On the outside of the turbine the two inlet guide-vanes are moved via ‘actuator arms’ (see Figures 5 and 6) which are moved either by electric or hydraulic actuators. The amount and direction of actuator movement is governed by the system controller.
The turbine rotor normally rotates more slowly that the generator, so either a belt-drive or a gearbox is used to increase the speed. On smaller systems the drive pulley can be attached directly to the turbine shaft, and on larger systems an intermediate layshaft is used to avoid applying excessive radial loads onto the turbine drive shaft. The best (and most expensive) option is to use a gearbox which connects to the turbine via a flexible coupling, as shown on Figure 7.
The following pictures show a range of different crossflow turbines installed by Renewables First over the years. If you are interested in a crossflow turbine-based hydropower system for your site please get in touch to discuss the options further.Figure 5 – Small Ecowave crossflow turbineFigure 6 – Ossberger crossflow turbineFigure 7 – Crossflow turbine with a gearbox drive system
Our Crossflow turbines are designed correspondent to the Ossberger type. They are made of standardized components configured according to customer requirements – i.e. the quantity of water and the head of the particular location. Such a modular system enables short delivery times and good prices at the same time.
Crossflow turbines have a long service life and they are almost maintenancefree. During operation, they do not require any costly or complex spare parts; repairing them is feasible on site. A specific advantage of Crossflow turbines is the possibility of using them in drinking water systems, even in very long conduits, not causing undesirable water hammer effects and thus not affecting the quality of drinking water during operation. This has been successfully tested by our company several times in numerous countries around the world.
Operating turbine range
- Head height: H = 3… 200 m
- Flow: Q = 0,03… 16 m³/s
- Capacity: N = 10… 7 000 kW
Principle of a 2-cell Crossflow Turbine
Crossflow turbines are radial, slightly overpressure turbines with tangential injection of the runner blades and with a horizontal shaft. They rank among low-speed turbines. The water flow comes through an inlet pipe, then, it is regulated by guide vanes and finally enters the runner of the turbine. After passing through, the water leaves on the opposite side of the runner, providing so additional efficiency. Finally, it flows from the casing either freely or through a draft tube to a stilling basin under the turbine.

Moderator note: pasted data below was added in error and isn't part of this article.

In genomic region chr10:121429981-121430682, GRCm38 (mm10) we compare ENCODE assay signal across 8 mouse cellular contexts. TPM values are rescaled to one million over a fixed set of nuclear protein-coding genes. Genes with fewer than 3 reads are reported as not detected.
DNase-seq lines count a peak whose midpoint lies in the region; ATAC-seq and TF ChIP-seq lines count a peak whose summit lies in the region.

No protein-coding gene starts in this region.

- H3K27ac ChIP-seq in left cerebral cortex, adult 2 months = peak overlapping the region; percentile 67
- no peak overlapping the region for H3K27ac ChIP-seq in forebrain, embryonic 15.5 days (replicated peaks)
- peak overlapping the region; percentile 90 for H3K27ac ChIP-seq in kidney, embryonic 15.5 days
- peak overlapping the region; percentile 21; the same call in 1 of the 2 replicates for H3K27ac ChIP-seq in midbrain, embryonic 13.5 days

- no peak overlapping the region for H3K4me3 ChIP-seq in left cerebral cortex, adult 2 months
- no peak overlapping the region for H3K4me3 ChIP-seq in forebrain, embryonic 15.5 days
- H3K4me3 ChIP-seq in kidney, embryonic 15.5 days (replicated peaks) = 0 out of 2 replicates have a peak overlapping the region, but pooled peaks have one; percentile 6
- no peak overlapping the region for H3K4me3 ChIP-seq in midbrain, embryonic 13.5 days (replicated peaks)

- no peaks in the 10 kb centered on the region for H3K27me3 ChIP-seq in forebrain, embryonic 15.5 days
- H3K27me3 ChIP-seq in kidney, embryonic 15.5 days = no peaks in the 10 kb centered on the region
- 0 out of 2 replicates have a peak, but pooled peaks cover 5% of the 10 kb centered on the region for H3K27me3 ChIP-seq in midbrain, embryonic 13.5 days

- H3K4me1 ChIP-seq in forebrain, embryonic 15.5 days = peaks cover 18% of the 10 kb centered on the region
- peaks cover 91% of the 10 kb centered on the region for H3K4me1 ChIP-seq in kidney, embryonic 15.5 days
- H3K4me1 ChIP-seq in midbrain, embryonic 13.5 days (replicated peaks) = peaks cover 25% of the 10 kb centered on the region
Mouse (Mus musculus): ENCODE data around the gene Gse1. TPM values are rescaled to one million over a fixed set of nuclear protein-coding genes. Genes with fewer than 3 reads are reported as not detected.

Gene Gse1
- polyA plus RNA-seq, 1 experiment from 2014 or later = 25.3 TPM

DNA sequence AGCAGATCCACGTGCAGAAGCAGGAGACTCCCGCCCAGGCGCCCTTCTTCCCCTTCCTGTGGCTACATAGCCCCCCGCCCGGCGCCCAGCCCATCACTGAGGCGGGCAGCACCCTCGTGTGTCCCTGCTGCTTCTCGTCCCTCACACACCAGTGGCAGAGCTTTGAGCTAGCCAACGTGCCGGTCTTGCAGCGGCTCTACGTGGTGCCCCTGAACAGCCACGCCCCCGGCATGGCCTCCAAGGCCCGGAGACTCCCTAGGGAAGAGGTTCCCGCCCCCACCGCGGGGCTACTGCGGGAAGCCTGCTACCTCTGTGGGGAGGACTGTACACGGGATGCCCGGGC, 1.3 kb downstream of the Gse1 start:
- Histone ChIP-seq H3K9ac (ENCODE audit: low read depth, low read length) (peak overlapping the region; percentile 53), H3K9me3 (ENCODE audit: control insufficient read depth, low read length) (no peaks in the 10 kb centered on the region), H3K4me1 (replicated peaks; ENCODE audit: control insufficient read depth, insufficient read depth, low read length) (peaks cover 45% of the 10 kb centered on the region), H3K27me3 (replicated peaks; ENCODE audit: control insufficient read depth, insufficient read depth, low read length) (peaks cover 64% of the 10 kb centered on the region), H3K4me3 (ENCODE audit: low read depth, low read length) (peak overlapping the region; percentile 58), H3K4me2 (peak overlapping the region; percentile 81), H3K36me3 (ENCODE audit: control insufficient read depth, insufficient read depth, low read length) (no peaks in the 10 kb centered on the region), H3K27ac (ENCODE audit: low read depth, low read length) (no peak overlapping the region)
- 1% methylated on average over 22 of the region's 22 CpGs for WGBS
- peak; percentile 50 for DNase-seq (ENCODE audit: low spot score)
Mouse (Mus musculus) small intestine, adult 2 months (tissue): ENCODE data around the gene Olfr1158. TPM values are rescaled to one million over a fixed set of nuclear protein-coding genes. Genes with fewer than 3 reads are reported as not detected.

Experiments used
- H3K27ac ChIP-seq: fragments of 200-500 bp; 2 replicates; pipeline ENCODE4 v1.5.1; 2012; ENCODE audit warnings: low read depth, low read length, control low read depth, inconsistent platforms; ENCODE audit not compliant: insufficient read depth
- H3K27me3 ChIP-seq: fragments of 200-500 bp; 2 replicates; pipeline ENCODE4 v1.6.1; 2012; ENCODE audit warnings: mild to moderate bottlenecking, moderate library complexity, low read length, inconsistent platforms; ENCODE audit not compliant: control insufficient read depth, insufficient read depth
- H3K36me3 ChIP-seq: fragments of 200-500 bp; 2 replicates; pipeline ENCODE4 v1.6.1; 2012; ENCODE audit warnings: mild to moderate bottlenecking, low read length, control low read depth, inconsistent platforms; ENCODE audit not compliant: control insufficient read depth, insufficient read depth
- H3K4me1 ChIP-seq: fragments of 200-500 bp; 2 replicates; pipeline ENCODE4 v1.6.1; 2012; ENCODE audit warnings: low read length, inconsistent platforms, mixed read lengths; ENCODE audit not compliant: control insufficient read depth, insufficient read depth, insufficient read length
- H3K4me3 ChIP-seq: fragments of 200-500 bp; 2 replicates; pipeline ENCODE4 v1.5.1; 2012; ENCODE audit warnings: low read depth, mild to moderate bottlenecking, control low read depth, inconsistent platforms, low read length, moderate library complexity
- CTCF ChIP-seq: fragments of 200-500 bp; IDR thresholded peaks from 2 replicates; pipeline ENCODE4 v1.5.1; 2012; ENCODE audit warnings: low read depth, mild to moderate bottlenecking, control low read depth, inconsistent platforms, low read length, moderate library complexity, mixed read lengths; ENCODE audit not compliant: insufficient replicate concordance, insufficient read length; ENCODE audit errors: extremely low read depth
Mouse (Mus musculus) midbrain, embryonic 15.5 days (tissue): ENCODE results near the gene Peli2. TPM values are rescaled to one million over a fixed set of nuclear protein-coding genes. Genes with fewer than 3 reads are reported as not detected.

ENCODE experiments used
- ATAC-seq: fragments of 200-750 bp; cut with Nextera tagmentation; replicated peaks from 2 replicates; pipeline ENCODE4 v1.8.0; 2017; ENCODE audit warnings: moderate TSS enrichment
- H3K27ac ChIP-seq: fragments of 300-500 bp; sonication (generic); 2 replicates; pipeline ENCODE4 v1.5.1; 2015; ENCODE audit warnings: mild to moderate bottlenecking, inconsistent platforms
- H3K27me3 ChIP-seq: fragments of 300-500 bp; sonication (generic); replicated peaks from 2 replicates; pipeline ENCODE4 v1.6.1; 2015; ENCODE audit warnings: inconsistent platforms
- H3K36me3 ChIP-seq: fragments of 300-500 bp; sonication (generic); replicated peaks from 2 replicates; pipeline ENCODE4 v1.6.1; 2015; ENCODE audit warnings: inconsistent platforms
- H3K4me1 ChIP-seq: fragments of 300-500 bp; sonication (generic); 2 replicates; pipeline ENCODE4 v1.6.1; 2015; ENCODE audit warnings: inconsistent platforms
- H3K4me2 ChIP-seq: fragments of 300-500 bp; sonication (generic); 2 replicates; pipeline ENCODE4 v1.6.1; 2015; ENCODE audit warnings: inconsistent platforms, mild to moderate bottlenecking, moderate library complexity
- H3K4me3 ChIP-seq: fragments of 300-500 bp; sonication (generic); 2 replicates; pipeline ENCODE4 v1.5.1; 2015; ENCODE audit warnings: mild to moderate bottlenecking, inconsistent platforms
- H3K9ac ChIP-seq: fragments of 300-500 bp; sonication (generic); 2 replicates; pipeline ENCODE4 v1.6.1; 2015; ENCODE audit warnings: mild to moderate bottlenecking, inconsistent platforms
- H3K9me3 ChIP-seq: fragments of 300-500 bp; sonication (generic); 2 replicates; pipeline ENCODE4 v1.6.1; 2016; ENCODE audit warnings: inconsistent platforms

If the water flow is variable, then the Crossflow turbine is designed with two cells. The standard division of the inlet cells is 1:2. The narrower cell processes small water flow and the wider cell processes medium flow. Both cells together process full flow. As a result, the water flow is used from 100 to 12 % with maximum efficiency, and the turbine is able to start operation even with only 6% of the design flow.
In practice, the water flow in the runner provides a self-cleaning effect. Any impurities that are pushed between the blades when water enters the runner are also pulled out by centrifugal force.After a half revolution of the runner, the water takes the impurities out of the runner and flushes them away to the stilling basin.
Level of turbine efficiency
The total efficiency of small Crossflow turbines with a small head is between 80-84% throughout the flow. The maximum efficiency of medium and big turbines with a higher head is 87%.
The advantages of a partially loaded Crossflow turbine are illustrated by the efficiency curve shown in fig.3. The actual river flows are very small for several months of the year, if compared to the design flow of the turbine. During those months, the energy production depends solely on the ability of the turbine to utilize these partial flows efficiently. As a result, our two-cell Crossflow turbines with their flat curve of efficiency achieve higher annual energy output, than turbines reaching high efficiency with full flow, but rather low efficiency with partial flow.